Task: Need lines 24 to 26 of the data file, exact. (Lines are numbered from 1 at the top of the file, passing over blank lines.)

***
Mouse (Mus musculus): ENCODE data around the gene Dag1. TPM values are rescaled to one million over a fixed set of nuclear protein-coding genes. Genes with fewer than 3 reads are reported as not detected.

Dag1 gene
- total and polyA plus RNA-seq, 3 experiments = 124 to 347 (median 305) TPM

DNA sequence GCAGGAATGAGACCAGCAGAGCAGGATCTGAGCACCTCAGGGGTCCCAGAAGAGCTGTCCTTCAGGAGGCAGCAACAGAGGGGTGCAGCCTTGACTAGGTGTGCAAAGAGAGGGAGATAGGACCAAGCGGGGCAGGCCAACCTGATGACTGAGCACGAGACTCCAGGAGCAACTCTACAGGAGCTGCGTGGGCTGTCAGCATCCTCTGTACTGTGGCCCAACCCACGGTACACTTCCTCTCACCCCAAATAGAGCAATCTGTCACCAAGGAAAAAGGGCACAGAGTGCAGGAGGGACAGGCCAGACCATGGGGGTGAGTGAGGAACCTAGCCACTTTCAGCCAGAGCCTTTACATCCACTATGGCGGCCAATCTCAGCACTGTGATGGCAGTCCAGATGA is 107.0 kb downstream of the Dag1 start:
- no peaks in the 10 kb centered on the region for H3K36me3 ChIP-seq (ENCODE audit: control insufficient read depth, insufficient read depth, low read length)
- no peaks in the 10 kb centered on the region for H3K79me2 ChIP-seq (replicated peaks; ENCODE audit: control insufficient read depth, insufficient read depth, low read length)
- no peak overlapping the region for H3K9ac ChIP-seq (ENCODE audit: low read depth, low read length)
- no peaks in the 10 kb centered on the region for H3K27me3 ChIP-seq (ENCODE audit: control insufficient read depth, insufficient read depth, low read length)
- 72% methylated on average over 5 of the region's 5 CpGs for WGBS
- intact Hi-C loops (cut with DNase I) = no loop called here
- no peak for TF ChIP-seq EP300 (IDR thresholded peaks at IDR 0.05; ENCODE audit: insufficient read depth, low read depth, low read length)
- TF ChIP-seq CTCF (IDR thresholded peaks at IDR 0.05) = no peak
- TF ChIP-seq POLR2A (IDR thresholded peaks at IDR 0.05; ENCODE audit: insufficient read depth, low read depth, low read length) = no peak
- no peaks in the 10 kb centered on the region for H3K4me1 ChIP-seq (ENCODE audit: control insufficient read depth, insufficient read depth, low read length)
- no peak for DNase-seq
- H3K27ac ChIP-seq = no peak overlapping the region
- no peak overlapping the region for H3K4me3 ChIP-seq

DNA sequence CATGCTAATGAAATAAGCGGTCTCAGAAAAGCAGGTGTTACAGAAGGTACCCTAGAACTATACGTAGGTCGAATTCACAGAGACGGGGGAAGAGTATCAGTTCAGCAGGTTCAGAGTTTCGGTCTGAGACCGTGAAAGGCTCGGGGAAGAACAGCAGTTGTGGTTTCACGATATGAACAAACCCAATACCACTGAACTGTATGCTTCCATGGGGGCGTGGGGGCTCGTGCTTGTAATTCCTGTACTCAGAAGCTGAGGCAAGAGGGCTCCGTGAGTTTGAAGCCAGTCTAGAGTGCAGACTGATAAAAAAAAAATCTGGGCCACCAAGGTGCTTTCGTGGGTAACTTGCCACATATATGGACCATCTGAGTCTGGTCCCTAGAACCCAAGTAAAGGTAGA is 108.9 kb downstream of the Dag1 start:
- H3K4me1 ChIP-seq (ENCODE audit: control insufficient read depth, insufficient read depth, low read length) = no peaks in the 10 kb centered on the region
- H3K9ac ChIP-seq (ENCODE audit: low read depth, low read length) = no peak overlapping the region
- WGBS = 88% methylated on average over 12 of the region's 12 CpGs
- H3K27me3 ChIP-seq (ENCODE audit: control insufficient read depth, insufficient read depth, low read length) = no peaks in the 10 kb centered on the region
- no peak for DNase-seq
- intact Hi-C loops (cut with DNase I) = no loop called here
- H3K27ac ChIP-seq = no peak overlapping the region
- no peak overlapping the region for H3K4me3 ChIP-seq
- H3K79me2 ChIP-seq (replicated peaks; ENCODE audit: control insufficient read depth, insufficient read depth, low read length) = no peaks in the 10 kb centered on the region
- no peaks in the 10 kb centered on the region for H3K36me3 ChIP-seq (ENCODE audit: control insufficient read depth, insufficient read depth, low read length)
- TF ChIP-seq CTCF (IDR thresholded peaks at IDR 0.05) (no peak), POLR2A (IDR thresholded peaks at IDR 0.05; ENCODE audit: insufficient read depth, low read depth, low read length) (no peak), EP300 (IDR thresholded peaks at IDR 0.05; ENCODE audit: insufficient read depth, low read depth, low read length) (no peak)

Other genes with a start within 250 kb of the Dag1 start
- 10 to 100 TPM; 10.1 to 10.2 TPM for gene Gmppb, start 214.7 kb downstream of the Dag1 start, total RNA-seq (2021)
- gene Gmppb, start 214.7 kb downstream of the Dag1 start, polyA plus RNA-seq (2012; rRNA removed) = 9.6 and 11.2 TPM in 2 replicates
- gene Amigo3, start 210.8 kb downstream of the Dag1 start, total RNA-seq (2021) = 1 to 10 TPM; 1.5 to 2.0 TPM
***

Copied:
- intact Hi-C loops (cut with DNase I) = no loop called here
- H3K27ac ChIP-seq = no peak overlapping the region
- no peak overlapping the region for H3K4me3 ChIP-seq